John F. Russell: Discovering the unexpected places the game can lead
June 29, 2013
Steamboat Springs — Back when Ryan Dingle was a high school student in Steamboat Springs, he used to dream of the place hockey would take him.
He hoped the path to the NHL would be fast and direct and would land him on the roster of one of the 30 teams that play for Lord Stanley's Cup.
It's a path most high school hockey players hope to travel, but in the past several years, Dingle has learned that it's not the only path.
Dingle was special, and the path to the NHL seemed to have presented itself early in his life. His performance in high school earned him a spot on a couple of national championship teams at the University of Denver, and he got the attention of several pro teams who made him a top prospect.
He signed with Anaheim in 2007 and elected to skip his final year at DU with hopes of making a name for himself in the NHL. It's a decision Dingle stands by to this day, and a decision he doesn't regret.
But he also learned that signing a contract doesn't mean a guaranteed spot on an NHL roster, and Dingle quickly found out that final stretch to the NHL is not a road paved with guarantees.
He spent a couple of years floating around the Duck's farm system, a couple more with the Flyers in Philadelphia and Canucks in Vancouver. The past two seasons, Dingle has been playing for a professional hockey team in Cortina d'Ampezzo, Italy. It's not the NHL, but the league has rekindled his love for the game and reminded him what it's like to be part of a team.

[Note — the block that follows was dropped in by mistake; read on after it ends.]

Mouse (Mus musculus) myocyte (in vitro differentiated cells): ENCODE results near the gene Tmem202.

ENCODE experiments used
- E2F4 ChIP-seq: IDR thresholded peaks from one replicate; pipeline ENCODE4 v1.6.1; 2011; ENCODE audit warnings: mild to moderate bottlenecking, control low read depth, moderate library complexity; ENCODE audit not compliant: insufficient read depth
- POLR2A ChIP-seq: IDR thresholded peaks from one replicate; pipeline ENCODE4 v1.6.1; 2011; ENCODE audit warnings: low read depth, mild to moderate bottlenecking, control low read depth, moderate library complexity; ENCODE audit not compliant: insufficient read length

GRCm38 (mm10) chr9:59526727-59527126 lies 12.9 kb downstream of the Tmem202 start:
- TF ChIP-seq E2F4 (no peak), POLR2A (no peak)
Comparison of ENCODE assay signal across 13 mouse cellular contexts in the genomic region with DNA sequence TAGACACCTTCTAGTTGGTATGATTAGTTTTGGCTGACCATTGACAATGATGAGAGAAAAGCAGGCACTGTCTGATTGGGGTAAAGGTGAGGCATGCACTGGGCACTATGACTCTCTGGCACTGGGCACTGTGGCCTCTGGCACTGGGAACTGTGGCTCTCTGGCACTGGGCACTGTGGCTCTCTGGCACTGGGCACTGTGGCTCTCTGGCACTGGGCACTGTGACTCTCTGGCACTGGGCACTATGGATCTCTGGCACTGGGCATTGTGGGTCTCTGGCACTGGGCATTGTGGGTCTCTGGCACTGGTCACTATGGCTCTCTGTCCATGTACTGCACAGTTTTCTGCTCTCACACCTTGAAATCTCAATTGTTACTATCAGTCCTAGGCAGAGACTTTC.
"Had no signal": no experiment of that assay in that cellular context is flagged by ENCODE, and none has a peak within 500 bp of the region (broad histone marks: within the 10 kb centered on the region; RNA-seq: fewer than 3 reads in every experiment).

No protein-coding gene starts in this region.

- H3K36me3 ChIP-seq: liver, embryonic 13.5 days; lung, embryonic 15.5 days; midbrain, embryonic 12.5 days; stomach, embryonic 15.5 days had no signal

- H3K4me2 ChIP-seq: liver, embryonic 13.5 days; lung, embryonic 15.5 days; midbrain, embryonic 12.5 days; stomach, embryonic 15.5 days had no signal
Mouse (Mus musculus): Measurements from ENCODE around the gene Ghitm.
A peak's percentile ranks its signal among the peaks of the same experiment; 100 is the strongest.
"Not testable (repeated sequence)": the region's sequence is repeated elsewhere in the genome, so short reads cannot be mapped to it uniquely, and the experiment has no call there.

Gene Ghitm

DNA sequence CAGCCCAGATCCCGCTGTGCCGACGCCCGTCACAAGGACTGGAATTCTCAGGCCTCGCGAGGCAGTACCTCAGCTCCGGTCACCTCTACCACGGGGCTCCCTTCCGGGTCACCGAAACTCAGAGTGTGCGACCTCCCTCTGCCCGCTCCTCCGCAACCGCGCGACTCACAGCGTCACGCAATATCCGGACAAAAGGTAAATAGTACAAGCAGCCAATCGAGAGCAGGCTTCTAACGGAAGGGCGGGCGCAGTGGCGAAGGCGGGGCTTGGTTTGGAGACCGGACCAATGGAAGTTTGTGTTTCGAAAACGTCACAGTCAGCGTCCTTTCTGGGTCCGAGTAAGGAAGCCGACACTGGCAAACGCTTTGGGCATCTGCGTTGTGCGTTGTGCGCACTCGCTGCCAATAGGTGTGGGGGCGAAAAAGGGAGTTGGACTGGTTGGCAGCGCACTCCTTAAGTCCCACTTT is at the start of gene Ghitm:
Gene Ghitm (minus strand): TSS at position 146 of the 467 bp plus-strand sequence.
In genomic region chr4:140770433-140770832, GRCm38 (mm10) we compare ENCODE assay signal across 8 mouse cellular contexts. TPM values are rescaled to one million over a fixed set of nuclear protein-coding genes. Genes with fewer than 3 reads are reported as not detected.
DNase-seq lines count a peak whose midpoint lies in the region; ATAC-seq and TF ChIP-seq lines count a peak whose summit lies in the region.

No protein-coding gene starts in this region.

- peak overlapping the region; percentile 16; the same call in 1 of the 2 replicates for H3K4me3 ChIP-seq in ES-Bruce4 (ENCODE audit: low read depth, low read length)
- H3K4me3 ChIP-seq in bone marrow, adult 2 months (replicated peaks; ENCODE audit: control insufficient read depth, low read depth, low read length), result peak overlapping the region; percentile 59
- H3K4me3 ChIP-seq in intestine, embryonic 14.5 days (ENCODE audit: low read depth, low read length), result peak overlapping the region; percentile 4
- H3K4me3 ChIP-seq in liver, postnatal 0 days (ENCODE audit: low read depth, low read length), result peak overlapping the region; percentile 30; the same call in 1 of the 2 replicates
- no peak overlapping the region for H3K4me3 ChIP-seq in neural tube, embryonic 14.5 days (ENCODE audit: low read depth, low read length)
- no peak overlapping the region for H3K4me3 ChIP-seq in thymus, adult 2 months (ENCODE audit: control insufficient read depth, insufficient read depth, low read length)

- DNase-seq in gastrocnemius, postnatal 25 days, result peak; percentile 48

"I learned that when you are trying to earn a spot on an NHL team, the competition is sitting on the bench right next to you and in your own locker room," Dingle said. "You are not really competing against the other team as much as you are competing with the guys who are on your own team. That never really worked for me."
After several years bouncing around in the farm system, it would be easy for Dingle to start looking at the places his hockey career hasn't taken him. But at 29, Dingle prefers to look at the other side of the journey and the places he has been thanks to the game he has played since he was a kid.
The road has not resulted in a sustained presence on the NHL ice, but there are only so many athletes in the world who have traveled that road. Hockey, however, has taken Dingle to some incredible places and led him to some incredible opportunities.
"I always dreamed of where hockey would take me," Dingle said. "Now I get to enjoy all the places I've been able to go because of hockey."
Without hockey, Dingle said he never would have spent three years at the University of Denver, and he never would have met his future wife (he will get married in August) who also was attending DU when he was there.
Without hockey, Dingle never would have had a chance to live in one of the most beautiful cities in the world or to be exposed to the beauty and culture of northern Italy.
There was a time when Dingle had hoped that hockey would take him to the NHL, to the spotlight and to fame. These days, he realizes that it was a mistake to think the only place hockey would take him was to an NHL team. He has come to realize that the game also can lead down other paths, to other places and other opportunities.
To reach John F. Russell, call 970-871-4209 or email jrussell@SteamboatToday.com